Couch Surfing: A devotee of a new kind of retail therapy | Local News | Bend | The Source Weekly - Bend, Oregon
The Source Weekly’s reporting is made possible by the power of your support. Be a part of it!
Pin It

Couch Surfing: A devotee of a new kind of retail therapy 

My daughter and I found the perfect sofa on the way to school today. It was just the size and color I was looking to add to the living room. Unfortunately, someone had dumped it upside down in the mud of my neighbor's front yard. Apparently it took too much energy to have a garage sale or haul it to the Salvation Army, or even to leave it on the curb with a "FREE" sign. Apparently this person was also unaware of the unwritten code in the nearby student condos: If it is still relatively clean and usable, place it beside a Dumpster. Then anyone can take it.

On my daily walk I've picked up shelves, chairs, lumber, wine glasses, even mattresses and a sturdy bed-frame this way. I've found barely used snow pants and coats and given them to my neighbor's granddaughters, though I don't volunteer where I got them. I also bring aluminum cans to the man with a faded goatee wearing round glasses who routinely climbs inside the dumpsters.

"I'm working on my four millionth can," he bragged when I finally spoke to him. One year, he said, he earned $60,000 by gleaning. "The college students throw stuff out when they move in, and again when they move out," he said.

I come by my dumpster fascination naturally. Whenever I took my young kids to visit my parents, we always arrived to see a display of stuffed toys. Mom admitted she got them from the neighborhood dumpster.

"They're perfectly good," she insisted. I wasn't happy about it, because she never washed them first, but no one ever got sick.

My mother grew up during the depression and was a country kid besides. She was handed a double-whammy of frugality from birth. But as a child, I resented feeling like a second-class citizen because my clothes were practical and my bicycle ancient. All through high school we argued about style versus cost. She couldn't understand my desperate need for a striped surfer shirt, and I couldn't explain it in her terms. Her biggest thrill was to run out of aluminum foil at Thanksgiving, and, with all the local stores closed, save the day with a patchwork of used foil.

After my father died, my mother began cleaning the 40-plus years of accumulation from the house. First, she made us go through everything and take anything we wanted. Then she began having garage sales of books, old clothes and generally useless things from the back of upper shelves. She was particularly pleased with her "Free Box."

"You just never know what people will want," she crowed. She even donated the old VW to charity, though she cried when they hauled it off. But the stuff she couldn't give away - and there was lots of that - she kept.

Over time, and particularly when I became a single mom, I found myself gravitating towards secondhand stores and reveling in my own deals. After a while, even secondhand prices seemed high. That's when I discovered the dumpsters. It felt smart when I dove in it and it wasn't as smelly as it sounds - and I never collected stuffed toys.

My children wore used clothes until they were old enough to know the difference. Then if they asked for new they got it, but they didn't always ask. My son is not a shopper anyway, but my daughter truly is. She discovered early that she can get more stuff for the same money at the Salvation Army, and we both love the $200 dollar dollhouse we got for only $15.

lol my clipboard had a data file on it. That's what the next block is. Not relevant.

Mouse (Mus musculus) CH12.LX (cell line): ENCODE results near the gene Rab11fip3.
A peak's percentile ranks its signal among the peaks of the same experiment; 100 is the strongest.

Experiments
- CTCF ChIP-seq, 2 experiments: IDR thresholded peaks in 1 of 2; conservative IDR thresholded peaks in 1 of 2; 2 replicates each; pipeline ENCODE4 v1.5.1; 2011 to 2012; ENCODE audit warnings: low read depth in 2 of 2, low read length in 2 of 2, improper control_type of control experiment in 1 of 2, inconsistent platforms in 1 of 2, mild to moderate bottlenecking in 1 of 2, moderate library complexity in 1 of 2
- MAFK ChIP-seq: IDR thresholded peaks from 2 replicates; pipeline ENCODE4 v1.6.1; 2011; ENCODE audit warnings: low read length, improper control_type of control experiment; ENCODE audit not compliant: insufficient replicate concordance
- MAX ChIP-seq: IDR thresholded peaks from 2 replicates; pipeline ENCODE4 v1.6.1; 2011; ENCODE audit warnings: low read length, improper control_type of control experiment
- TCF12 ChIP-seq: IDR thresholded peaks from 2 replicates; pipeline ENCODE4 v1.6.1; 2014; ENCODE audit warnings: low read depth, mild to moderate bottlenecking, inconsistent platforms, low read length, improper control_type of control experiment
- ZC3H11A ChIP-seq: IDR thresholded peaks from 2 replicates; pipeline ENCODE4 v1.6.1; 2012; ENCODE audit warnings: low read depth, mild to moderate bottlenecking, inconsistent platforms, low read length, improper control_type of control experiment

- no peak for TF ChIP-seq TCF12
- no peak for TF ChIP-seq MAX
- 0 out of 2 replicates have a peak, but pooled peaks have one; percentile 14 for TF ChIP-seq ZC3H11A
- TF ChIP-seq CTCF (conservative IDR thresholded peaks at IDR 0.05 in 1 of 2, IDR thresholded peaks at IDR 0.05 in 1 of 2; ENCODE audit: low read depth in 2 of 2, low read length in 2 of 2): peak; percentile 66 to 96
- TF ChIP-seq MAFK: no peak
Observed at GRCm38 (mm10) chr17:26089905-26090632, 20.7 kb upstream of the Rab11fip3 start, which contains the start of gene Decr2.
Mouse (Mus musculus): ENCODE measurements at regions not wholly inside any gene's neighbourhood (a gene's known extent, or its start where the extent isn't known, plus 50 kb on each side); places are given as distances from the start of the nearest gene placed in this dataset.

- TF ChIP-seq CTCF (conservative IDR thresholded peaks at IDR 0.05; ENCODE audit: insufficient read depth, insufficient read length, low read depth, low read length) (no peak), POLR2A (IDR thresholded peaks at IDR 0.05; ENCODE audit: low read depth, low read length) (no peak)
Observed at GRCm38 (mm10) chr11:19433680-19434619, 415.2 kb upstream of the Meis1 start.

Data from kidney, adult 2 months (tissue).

She also likes going through her things and giving them to the three little girls down the street. Out with the old means in with the new, and the little neighbors always scream with glee when they see us coming. One day I saw my daughter's beloved pink cowboy boots set neatly together near the neighbor's tire swing. Though I felt a little sad that they were gone, I was glad someone new could love them, too.

Recently my mom visited us after one of these cleansings, and my daughter gave a tour of her newly organized bedroom. It featured shelves with multi-colored bins to contain her stuff, and a comfy doublewide armchair for reading and cats.

"What a nice chair," I overheard my mother comment.

"We got it from the dumpster," my daughter said, without a hint of shame. My mother didn't miss a beat. "Good," she said.

Joann Wilke is a contributor to Writers on the Range, a service of High Country News ( She writes in Bozeman, Montana.

About The Author

Pin It


Subscribe to this thread:

Add a comment

Readers also liked…

  • My Marvelous Mentors

    My Marvelous Mentors

    Jim Anderson pens a farewell to readers
    • Aug 26, 2020
  • Make Masks Cool

    Make Masks Cool

    Bend nurses dole out PPE for fellow workers, after an angel donation falls in their laps
    • Mar 31, 2020
Today | Fri | Sat | Sun | Mon | Tue | Wed
Exhibition Opening: X-Ray Vision: Fish Inside Out

Exhibition Opening: X-Ray Vision: Fish Inside Out - High Desert Museum

Sat., Sept. 18, 9 a.m.-5 p.m.
Submitting an event is free and easy.

Newsletter Signup

Get Central Oregon daily news
directly in your inbox

Get Social

Latest in Local News

  • Noticias en Español

    • Sep 15, 2021
    ¿Un pequeño aumento en las mascotas devueltas? More »
  • End of an Abstraction

    • Sep 15, 2021
    There's no single view among veterans on the Afghan withdrawal, but they do face unique challenges both during their service and after More »
  • A New Way to Manage Houseless Services?

    • Sep 14, 2021
    After continued growth in the population without homes, Bend city councilors seek to centralize service providers More »
  • More »

More by Source Weekly

Want to advertise with us?

For info on print and digital advertising, >> Click Here

© 2021 LAY IT OUT INC | 704 NW GEORGIA AVE, BEND, OREGON 97703  |   Privacy Policy

Website powered by Foundation